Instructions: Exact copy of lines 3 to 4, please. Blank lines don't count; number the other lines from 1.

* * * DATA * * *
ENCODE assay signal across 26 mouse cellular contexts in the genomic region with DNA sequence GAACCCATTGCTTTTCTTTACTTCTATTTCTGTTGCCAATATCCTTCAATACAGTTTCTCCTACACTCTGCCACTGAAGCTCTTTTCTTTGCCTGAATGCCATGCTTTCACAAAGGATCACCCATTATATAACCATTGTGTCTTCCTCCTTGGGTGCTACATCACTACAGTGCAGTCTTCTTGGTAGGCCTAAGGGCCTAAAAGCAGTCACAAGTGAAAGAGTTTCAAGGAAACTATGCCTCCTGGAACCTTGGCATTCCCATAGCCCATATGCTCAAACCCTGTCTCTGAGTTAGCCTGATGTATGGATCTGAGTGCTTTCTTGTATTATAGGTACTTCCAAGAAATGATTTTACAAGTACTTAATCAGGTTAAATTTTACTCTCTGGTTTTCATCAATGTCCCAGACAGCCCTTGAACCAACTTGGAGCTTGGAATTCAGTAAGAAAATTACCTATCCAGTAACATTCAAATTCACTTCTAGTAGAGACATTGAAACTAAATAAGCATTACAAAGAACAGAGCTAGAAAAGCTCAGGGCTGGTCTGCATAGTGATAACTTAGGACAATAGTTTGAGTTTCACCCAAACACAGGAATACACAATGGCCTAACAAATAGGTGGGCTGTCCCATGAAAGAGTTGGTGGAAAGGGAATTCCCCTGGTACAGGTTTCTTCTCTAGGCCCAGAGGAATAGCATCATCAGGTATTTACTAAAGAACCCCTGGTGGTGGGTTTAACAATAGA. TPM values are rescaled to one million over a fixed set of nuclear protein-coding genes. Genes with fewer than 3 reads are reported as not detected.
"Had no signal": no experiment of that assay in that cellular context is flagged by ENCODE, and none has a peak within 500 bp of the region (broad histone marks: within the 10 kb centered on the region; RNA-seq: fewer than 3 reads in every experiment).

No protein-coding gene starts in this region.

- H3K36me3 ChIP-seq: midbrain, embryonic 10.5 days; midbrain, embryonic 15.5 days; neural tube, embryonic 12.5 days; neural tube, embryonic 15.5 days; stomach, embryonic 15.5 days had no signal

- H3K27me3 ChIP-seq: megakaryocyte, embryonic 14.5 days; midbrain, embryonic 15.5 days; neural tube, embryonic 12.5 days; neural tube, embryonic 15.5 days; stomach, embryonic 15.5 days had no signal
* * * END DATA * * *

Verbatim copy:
No protein-coding gene starts in this region.

- H3K36me3 ChIP-seq: midbrain, embryonic 10.5 days; midbrain, embryonic 15.5 days; neural tube, embryonic 12.5 days; neural tube, embryonic 15.5 days; stomach, embryonic 15.5 days had no signal